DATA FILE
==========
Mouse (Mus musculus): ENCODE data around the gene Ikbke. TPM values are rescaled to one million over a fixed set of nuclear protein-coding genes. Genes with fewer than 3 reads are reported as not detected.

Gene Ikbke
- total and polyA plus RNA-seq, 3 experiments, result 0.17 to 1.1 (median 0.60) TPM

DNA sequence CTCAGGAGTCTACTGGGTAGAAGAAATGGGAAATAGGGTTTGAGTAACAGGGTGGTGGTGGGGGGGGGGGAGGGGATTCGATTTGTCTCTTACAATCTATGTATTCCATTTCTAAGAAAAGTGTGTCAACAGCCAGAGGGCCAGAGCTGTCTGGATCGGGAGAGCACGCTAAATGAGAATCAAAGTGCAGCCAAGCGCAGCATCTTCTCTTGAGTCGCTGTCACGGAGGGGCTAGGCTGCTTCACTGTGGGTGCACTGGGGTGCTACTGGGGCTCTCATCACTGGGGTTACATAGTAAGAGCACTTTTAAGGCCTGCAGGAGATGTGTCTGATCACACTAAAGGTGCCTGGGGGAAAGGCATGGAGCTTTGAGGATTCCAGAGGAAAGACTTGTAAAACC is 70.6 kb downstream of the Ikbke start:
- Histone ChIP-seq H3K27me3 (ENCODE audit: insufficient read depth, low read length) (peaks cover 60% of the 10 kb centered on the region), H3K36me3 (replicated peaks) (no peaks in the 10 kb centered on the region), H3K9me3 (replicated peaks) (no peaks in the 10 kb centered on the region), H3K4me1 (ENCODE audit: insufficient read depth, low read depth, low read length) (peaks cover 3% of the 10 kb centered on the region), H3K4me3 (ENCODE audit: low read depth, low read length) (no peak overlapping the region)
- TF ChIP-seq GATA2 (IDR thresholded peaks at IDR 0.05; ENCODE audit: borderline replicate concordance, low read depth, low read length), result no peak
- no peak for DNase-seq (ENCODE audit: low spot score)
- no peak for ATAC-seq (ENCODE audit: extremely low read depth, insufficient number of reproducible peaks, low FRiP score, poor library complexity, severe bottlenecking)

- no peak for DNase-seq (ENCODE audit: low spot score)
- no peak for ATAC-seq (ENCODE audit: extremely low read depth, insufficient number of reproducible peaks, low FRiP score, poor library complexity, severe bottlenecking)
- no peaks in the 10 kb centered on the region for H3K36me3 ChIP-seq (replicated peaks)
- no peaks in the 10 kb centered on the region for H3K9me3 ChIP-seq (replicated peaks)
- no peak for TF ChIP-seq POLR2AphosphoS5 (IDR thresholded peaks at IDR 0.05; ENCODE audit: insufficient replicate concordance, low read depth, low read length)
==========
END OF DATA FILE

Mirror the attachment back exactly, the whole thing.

Mouse (Mus musculus): ENCODE data around the gene Ikbke. TPM values are rescaled to one million over a fixed set of nuclear protein-coding genes. Genes with fewer than 3 reads are reported as not detected.

Gene Ikbke
- total and polyA plus RNA-seq, 3 experiments, result 0.17 to 1.1 (median 0.60) TPM

DNA sequence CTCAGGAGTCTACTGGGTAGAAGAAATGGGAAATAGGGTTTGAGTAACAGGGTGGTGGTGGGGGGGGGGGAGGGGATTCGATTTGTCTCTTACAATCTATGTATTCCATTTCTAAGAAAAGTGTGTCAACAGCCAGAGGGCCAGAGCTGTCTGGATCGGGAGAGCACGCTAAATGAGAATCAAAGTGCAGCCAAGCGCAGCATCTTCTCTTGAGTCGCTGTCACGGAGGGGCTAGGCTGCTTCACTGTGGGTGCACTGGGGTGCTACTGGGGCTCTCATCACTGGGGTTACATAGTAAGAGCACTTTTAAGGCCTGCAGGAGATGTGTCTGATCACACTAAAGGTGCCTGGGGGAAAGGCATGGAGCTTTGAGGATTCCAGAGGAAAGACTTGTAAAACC is 70.6 kb downstream of the Ikbke start:
- Histone ChIP-seq H3K27me3 (ENCODE audit: insufficient read depth, low read length) (peaks cover 60% of the 10 kb centered on the region), H3K36me3 (replicated peaks) (no peaks in the 10 kb centered on the region), H3K9me3 (replicated peaks) (no peaks in the 10 kb centered on the region), H3K4me1 (ENCODE audit: insufficient read depth, low read depth, low read length) (peaks cover 3% of the 10 kb centered on the region), H3K4me3 (ENCODE audit: low read depth, low read length) (no peak overlapping the region)
- TF ChIP-seq GATA2 (IDR thresholded peaks at IDR 0.05; ENCODE audit: borderline replicate concordance, low read depth, low read length), result no peak
- no peak for DNase-seq (ENCODE audit: low spot score)
- no peak for ATAC-seq (ENCODE audit: extremely low read depth, insufficient number of reproducible peaks, low FRiP score, poor library complexity, severe bottlenecking)

- no peak for DNase-seq (ENCODE audit: low spot score)
- no peak for ATAC-seq (ENCODE audit: extremely low read depth, insufficient number of reproducible peaks, low FRiP score, poor library complexity, severe bottlenecking)
- no peaks in the 10 kb centered on the region for H3K36me3 ChIP-seq (replicated peaks)
- no peaks in the 10 kb centered on the region for H3K9me3 ChIP-seq (replicated peaks)
- no peak for TF ChIP-seq POLR2AphosphoS5 (IDR thresholded peaks at IDR 0.05; ENCODE audit: insufficient replicate concordance, low read depth, low read length)